Scapular dyskinesis and its relation to shoulder pain.

Medical Director, Lexington Sports Medicine Center, Lexington, KY 40504, USA.
The Journal of the American Academy of Orthopaedic Surgeons (Impact Factor: 2.4). 01/2003; 11(2):142-51.
Source: PubMed

ABSTRACT Scapular dyskinesis is an alteration in the normal position or motion of the scapula during coupled scapulohumeral movements. It occurs in a large number of injuries involving the shoulder joint and often is caused by injuries that result in the inhibition or disorganization of activation patterns in scapular stabilizing muscles. It may increase the functional deficit associated with shoulder injury by altering the normal scapular role during coupled scapulohumeral motions. Scapular dyskinesis appears to be a nonspecific response to shoulder dysfunction because no specific pattern of dyskinesis is associated with a specific shoulder diagnosis. It should be suspected in patients with shoulder injury and can be identified and classified by specific physical examination. Treatment of scapular dyskinesis is directed at managing underlying causes and restoring normal scapular muscle activation patterns by kinetic chain-based rehabilitation protocols.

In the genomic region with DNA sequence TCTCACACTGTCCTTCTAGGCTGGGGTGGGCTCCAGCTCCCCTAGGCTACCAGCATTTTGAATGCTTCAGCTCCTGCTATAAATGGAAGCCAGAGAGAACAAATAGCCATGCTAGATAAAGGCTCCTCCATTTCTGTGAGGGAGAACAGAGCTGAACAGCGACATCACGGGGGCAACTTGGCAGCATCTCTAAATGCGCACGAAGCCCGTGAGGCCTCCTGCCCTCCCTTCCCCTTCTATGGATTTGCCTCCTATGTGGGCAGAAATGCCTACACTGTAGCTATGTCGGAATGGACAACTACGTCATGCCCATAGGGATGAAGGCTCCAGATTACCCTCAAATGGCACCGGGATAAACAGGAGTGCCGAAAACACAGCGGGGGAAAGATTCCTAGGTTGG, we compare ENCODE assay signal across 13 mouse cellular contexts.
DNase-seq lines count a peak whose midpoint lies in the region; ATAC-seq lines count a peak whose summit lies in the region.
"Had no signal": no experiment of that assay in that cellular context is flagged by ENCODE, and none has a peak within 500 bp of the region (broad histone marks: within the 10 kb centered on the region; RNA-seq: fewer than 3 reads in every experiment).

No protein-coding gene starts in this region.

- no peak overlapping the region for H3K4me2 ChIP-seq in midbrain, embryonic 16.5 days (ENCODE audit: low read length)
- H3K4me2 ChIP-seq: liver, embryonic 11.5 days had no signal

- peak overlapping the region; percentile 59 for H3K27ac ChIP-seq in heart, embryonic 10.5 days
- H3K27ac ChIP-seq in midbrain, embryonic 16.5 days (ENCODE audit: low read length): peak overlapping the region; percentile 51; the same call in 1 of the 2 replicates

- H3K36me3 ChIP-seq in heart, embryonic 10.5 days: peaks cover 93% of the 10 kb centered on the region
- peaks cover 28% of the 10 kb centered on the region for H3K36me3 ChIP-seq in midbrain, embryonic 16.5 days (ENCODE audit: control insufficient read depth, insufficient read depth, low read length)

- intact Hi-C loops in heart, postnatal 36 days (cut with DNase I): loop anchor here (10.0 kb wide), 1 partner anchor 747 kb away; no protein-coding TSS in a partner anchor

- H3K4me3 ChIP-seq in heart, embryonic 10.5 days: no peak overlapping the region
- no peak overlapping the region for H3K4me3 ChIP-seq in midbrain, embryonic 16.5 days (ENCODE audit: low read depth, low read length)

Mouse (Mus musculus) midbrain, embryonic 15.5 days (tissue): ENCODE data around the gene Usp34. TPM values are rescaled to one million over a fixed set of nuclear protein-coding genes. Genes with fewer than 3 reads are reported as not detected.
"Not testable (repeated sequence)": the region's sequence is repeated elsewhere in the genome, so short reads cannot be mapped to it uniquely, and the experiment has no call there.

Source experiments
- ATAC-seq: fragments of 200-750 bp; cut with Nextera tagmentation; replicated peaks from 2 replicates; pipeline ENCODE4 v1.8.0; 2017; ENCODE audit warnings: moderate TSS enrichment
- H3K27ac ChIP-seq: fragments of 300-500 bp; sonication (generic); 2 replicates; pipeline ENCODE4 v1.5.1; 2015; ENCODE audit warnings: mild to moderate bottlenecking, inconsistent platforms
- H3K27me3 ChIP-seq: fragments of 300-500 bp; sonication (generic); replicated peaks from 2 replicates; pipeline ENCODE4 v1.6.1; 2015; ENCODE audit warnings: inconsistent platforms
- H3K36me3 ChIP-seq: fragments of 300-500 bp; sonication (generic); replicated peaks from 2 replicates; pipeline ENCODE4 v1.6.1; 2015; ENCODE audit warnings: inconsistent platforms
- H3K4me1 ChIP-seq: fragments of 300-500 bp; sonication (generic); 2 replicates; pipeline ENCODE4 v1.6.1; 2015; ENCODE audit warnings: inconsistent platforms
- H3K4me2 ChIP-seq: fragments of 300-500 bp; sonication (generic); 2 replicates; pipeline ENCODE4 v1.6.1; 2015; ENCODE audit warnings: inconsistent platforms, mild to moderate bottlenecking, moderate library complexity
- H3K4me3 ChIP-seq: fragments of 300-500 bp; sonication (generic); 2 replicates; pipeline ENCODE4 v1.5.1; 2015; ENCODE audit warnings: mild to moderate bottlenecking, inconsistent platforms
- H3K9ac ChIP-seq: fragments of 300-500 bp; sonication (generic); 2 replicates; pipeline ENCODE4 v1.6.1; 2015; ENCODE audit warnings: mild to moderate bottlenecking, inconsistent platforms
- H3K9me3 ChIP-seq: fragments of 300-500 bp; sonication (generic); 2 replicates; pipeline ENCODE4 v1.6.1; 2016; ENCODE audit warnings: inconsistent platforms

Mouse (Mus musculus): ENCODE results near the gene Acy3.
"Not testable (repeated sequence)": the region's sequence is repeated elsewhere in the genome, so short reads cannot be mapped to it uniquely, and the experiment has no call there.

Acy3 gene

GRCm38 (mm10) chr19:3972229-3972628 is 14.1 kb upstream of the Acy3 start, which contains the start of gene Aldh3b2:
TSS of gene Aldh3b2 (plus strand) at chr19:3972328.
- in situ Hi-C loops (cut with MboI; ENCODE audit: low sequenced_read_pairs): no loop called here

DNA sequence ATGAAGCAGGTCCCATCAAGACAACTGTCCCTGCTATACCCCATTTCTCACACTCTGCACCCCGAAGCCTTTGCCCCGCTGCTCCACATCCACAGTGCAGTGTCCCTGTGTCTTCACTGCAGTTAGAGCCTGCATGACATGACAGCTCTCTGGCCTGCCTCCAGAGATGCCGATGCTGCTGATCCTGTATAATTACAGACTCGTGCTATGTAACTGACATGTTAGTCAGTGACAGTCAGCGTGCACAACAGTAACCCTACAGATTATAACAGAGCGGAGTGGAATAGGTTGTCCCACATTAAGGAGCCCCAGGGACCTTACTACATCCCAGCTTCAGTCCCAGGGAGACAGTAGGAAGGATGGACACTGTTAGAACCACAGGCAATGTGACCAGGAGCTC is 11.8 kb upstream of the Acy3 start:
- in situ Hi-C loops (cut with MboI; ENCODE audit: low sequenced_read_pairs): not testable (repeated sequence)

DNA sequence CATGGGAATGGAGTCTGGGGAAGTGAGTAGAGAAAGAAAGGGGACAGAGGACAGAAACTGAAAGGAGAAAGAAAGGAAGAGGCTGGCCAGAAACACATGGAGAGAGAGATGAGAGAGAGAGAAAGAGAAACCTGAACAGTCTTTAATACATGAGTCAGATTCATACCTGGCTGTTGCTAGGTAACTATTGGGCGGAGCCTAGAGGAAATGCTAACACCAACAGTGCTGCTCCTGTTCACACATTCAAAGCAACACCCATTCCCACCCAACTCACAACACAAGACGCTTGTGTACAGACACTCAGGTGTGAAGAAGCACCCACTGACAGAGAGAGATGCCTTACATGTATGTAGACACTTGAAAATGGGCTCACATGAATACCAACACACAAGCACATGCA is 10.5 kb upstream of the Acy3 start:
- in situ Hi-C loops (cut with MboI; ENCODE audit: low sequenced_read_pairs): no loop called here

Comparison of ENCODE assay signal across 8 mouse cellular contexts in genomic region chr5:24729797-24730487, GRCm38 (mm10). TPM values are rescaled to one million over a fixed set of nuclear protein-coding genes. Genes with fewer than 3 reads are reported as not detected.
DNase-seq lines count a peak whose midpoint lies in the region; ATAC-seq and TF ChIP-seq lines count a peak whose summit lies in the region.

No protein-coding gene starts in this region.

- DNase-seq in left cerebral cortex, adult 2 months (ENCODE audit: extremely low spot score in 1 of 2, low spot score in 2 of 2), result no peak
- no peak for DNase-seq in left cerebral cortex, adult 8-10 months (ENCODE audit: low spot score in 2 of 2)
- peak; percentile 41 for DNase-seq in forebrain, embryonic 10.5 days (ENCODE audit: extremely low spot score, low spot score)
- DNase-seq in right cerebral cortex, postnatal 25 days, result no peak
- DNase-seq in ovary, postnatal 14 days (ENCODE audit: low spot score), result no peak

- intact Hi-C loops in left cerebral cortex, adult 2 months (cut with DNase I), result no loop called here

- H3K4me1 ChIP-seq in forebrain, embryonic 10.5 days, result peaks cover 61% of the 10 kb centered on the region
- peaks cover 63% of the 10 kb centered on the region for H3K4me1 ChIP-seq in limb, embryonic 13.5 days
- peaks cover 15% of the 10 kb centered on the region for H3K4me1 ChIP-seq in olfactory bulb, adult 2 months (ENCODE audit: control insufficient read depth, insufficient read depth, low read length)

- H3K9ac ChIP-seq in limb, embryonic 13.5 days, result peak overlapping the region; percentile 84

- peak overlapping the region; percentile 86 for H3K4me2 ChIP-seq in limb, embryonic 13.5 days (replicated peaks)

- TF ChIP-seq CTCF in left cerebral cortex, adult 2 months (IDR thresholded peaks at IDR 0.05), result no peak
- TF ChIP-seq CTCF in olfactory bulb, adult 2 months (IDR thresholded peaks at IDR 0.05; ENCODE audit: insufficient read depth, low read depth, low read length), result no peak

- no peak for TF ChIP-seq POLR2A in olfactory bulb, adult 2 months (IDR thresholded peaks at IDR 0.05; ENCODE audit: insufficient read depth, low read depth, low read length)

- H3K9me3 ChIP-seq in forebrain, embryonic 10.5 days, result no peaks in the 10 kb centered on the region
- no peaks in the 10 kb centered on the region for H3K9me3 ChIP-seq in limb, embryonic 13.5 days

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    ABSTRACT: It is proposed that altered scapular muscle function can contribute to abnormal loading of the cervical spine. However, it is not clear if patients with idiopathic neck pain show altered activity of the scapular muscles. The aim of this paper was to systematically review the literature regarding the differences or similarities in scapular muscle activity, measured by electromyography (=EMG), between patients with chronic idiopathic neck pain compared to pain-free controls. Case-control (neck pain/healthy) studies investigating scapular muscle EMG activity (amplitude, timing and fatigue parameters) were searched in Pubmed and Web of Science. 25 articles were included in the systematic review. During rest and activities below shoulder height, no clear differences in mean Upper Trapezius (=UT) EMG activity exist between patients with idiopathic neck pain and a healthy control group. During overhead activities, no conclusion for scapular EMG amplitude can be drawn as a large variation of results were reported. Adaptation strategies during overhead tasks are not the same between studies. Only one study investigated timing of the scapular muscles and found a delayed onset and shorter duration of the SA during elevation in patients with idiopathic neck pain. For scapular muscle fatigue, no definite conclusions can be made as a wide variation and conflicting results are reported. Further high quality EMG research on scapular muscles (broader than the UT) is necessary to understand/draw conclusions on how scapular muscles react in the presence of idiopathic neck pain. Copyright © 2015 Elsevier Ltd. All rights reserved.
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